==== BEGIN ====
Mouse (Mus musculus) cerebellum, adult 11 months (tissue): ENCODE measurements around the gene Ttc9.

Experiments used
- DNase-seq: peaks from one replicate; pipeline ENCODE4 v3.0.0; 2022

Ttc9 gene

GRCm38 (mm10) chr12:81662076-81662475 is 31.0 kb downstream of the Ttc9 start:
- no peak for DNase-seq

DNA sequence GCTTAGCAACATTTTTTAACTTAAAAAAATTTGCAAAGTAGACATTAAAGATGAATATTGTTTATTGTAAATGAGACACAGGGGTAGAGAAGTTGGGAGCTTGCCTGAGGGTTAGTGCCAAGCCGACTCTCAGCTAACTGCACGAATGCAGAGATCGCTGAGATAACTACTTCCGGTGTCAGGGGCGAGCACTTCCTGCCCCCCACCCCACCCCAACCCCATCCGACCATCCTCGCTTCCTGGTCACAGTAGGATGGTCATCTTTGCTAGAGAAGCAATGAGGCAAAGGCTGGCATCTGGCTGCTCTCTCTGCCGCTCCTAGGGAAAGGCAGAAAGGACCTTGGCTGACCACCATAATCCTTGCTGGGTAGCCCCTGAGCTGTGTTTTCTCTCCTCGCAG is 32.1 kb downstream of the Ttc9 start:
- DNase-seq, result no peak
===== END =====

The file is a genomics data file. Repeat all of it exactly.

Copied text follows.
Mouse (Mus musculus) cerebellum, adult 11 months (tissue): ENCODE measurements around the gene Ttc9.

Experiments used
- DNase-seq: peaks from one replicate; pipeline ENCODE4 v3.0.0; 2022

Ttc9 gene

GRCm38 (mm10) chr12:81662076-81662475 is 31.0 kb downstream of the Ttc9 start:
- no peak for DNase-seq

DNA sequence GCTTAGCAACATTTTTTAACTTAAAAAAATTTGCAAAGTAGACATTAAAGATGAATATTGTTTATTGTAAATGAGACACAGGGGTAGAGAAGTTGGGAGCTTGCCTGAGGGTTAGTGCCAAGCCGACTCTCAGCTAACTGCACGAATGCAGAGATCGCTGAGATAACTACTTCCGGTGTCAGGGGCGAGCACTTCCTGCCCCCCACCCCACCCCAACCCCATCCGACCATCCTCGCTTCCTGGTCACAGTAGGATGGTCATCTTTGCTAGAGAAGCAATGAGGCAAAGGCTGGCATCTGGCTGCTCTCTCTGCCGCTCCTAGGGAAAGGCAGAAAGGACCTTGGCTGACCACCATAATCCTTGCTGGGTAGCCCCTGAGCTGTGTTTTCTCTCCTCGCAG is 32.1 kb downstream of the Ttc9 start:
- DNase-seq, result no peak